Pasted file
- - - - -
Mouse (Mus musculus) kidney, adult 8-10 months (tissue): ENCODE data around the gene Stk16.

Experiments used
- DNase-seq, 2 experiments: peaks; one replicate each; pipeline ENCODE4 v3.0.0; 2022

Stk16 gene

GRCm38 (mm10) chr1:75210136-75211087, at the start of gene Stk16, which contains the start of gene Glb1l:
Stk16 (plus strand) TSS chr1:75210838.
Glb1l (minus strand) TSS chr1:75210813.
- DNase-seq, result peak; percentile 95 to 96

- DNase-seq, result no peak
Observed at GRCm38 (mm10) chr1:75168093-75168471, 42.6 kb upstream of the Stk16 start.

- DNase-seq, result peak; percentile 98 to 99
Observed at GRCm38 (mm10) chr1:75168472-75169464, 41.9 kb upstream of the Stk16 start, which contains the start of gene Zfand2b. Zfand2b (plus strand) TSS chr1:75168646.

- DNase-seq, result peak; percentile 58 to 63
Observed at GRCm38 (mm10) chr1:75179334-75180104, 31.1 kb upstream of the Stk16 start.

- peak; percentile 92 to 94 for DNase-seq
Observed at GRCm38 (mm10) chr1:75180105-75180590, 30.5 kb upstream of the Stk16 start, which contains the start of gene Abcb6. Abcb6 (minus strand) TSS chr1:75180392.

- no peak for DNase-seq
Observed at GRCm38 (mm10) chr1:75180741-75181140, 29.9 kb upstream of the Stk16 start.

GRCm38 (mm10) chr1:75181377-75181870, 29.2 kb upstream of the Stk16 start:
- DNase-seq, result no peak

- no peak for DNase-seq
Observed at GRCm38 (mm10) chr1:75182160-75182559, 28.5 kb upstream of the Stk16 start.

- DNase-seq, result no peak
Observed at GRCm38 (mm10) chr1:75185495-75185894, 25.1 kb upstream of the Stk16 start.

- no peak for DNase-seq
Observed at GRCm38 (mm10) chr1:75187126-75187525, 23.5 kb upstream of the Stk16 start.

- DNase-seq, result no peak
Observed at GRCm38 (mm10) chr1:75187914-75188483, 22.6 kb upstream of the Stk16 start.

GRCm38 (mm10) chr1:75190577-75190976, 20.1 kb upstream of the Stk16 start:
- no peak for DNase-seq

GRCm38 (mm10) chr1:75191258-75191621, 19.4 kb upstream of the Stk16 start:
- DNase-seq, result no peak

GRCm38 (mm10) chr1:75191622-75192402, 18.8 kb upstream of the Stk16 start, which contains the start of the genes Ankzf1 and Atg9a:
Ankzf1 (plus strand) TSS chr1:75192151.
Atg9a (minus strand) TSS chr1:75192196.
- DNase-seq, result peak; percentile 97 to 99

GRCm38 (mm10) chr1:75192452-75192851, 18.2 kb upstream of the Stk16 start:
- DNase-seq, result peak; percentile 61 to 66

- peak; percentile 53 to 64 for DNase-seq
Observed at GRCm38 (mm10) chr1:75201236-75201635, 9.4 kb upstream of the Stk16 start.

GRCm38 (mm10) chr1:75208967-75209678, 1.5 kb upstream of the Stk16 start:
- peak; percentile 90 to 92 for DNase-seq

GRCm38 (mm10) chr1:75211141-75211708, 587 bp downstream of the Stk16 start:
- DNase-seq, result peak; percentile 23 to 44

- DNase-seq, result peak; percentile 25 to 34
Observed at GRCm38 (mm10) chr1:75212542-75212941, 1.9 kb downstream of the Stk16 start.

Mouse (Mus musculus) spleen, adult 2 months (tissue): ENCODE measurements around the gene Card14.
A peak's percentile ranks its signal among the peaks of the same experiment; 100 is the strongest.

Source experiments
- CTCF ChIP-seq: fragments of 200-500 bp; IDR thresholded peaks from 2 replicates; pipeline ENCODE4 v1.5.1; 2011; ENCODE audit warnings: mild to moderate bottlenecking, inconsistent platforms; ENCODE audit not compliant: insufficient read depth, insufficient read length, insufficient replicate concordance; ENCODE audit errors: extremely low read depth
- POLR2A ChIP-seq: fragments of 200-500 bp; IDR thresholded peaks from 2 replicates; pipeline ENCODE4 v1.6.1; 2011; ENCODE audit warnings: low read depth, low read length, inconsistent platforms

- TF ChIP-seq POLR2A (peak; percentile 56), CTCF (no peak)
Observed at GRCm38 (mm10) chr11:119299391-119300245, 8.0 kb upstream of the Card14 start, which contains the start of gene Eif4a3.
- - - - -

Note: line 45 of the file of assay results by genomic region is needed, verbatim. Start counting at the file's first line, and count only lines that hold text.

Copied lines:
- DNase-seq, result peak; percentile 25 to 34